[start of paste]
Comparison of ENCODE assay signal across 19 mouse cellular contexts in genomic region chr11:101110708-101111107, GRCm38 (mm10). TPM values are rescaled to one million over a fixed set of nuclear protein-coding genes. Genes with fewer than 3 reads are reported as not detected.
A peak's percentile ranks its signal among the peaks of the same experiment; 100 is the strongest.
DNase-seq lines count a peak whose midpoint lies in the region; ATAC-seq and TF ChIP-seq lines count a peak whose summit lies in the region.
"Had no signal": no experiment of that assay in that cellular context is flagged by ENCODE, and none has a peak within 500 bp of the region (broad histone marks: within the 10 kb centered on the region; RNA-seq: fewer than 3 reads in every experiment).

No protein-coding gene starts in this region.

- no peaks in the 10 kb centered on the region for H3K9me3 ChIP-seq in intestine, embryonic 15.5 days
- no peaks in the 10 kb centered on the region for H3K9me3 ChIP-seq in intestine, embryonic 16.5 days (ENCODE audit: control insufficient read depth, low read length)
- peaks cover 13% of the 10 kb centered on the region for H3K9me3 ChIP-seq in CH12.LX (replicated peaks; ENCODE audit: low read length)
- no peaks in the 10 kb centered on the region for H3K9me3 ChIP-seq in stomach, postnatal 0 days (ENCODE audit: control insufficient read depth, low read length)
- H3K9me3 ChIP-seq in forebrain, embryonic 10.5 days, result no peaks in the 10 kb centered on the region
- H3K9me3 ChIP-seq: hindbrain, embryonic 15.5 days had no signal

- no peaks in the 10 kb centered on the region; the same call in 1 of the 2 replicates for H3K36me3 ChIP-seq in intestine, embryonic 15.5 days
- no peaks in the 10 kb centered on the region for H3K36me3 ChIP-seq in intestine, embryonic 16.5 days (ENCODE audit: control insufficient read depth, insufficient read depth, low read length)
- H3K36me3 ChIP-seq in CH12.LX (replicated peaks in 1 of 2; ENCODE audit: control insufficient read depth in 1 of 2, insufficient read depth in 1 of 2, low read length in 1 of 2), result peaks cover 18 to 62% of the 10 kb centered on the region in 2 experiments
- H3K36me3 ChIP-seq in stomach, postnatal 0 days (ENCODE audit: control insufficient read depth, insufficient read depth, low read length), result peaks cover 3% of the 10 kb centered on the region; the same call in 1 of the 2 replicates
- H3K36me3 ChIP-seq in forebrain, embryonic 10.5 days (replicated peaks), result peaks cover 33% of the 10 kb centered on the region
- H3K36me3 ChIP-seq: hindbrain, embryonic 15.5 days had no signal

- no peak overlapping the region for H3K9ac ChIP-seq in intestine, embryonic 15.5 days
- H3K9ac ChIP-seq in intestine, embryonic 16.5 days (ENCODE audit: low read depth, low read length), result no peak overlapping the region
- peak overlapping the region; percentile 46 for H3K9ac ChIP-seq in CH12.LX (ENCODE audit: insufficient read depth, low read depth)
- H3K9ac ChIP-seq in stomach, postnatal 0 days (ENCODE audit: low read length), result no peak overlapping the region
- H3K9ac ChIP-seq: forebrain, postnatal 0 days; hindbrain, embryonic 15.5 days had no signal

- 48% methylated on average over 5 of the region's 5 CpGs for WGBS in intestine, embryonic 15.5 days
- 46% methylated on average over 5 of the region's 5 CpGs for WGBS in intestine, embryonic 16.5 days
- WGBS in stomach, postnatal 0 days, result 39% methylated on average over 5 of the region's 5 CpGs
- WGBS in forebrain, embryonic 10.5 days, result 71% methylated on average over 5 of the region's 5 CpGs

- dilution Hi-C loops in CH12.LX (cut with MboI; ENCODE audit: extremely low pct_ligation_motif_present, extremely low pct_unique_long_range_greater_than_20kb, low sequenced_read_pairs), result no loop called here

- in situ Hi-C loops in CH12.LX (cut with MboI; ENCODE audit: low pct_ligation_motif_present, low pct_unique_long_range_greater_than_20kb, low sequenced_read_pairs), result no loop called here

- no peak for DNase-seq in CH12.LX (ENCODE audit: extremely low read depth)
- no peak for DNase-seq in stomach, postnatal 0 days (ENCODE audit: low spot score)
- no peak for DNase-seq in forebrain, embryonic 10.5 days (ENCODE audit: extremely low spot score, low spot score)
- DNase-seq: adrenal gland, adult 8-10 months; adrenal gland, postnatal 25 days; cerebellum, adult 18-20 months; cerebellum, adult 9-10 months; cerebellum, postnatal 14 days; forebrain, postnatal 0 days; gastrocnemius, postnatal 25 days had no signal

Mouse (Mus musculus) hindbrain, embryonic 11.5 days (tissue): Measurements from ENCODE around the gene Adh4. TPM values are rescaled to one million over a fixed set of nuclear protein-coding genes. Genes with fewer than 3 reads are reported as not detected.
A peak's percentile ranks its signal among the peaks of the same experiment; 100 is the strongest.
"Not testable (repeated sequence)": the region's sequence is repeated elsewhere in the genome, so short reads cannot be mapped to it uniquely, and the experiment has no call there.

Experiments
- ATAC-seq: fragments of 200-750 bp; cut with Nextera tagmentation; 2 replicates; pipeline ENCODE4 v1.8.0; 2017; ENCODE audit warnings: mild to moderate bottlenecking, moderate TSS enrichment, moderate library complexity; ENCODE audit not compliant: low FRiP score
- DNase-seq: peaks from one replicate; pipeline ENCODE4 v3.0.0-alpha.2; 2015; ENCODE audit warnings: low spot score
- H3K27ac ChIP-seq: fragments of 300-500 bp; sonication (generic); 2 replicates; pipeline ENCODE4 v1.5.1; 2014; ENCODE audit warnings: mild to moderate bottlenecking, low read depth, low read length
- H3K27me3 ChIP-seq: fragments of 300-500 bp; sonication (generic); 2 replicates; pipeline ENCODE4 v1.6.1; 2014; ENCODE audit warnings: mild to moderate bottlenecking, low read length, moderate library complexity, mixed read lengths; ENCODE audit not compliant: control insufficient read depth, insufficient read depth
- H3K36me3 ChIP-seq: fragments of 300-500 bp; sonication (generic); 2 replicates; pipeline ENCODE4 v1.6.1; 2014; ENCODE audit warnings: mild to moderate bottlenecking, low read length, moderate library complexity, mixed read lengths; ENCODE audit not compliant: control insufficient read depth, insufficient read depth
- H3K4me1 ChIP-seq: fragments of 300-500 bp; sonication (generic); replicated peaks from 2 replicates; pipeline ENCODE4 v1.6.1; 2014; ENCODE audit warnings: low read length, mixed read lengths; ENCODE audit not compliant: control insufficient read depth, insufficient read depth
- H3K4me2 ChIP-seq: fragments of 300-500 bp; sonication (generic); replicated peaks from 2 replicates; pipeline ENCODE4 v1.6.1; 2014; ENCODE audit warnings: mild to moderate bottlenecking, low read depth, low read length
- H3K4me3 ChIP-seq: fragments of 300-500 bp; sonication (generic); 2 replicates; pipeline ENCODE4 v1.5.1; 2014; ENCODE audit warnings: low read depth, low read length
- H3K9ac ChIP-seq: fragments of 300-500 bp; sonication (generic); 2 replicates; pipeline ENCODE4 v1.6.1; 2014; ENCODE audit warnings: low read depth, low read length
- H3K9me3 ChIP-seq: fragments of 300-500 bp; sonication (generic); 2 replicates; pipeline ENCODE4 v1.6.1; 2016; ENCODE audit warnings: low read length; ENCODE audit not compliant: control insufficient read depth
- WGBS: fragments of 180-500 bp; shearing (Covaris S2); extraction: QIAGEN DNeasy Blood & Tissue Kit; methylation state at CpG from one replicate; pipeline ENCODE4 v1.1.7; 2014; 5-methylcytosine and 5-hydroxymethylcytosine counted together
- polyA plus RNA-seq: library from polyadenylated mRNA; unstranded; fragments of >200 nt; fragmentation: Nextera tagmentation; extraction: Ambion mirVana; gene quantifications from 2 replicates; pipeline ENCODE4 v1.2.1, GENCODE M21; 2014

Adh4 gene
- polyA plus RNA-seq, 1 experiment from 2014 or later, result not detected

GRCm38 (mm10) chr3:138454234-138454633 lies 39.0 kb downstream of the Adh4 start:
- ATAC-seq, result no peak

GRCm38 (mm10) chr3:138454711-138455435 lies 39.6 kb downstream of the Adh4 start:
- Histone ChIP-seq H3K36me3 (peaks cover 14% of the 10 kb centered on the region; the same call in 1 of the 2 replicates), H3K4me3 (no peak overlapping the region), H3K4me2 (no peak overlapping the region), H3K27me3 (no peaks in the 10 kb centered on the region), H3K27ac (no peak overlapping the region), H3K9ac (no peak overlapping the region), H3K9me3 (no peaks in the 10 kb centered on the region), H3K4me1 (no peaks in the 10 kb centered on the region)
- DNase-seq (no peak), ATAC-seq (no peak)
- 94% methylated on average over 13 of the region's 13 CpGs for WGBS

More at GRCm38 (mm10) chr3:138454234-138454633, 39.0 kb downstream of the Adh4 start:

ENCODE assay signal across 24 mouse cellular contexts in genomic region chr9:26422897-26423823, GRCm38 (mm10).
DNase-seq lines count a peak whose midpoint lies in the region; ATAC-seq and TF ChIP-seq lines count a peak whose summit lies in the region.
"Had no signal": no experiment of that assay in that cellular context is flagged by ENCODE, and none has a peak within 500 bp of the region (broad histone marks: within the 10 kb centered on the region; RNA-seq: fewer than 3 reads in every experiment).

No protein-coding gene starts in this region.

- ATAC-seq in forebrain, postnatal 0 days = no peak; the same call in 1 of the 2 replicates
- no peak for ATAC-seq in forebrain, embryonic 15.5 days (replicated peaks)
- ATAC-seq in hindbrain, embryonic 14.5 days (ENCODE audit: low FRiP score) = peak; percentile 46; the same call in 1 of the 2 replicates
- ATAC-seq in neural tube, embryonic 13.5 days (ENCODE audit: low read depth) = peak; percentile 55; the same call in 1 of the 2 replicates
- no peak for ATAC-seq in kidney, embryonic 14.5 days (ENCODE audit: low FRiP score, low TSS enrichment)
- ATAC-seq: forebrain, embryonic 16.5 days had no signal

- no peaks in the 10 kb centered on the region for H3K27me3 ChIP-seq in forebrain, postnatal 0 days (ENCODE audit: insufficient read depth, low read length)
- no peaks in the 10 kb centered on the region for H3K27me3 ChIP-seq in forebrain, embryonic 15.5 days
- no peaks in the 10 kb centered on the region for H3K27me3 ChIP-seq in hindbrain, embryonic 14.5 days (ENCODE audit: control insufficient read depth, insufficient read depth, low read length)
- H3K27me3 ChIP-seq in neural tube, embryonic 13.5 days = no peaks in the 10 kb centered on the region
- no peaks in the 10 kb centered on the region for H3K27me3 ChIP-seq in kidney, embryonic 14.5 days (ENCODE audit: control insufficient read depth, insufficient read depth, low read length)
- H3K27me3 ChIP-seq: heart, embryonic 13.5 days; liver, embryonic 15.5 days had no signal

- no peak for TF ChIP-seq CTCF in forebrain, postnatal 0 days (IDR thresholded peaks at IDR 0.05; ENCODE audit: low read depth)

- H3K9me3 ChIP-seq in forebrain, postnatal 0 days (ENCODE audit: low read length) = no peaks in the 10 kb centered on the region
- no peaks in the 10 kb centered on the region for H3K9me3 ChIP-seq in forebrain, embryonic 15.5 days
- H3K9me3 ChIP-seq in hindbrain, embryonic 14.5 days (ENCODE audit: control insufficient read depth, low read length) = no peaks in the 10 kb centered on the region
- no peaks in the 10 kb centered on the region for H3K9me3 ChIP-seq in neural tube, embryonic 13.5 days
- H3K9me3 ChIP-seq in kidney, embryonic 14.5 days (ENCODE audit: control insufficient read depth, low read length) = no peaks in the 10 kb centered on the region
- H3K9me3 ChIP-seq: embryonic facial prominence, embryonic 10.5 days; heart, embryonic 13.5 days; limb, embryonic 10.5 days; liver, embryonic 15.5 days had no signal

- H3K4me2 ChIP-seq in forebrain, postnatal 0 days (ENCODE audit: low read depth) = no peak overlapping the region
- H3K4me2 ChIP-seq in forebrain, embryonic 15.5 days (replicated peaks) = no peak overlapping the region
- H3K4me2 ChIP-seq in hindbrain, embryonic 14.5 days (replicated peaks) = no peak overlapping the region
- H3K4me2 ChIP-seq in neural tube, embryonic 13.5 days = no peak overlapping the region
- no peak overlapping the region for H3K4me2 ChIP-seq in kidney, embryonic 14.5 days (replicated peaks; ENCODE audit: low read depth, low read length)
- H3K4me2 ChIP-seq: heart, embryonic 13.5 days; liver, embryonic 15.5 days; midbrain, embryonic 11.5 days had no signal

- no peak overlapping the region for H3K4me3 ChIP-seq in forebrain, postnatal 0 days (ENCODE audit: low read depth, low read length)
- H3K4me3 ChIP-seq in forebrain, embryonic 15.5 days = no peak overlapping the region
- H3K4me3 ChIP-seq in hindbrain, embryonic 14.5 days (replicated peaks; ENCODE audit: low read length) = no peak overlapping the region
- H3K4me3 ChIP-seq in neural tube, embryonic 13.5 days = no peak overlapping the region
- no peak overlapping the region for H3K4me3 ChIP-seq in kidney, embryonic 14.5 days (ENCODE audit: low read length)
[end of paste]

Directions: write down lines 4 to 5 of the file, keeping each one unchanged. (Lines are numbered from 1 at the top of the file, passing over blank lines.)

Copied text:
"Had no signal": no experiment of that assay in that cellular context is flagged by ENCODE, and none has a peak within 500 bp of the region (broad histone marks: within the 10 kb centered on the region; RNA-seq: fewer than 3 reads in every experiment).

No protein-coding gene starts in this region.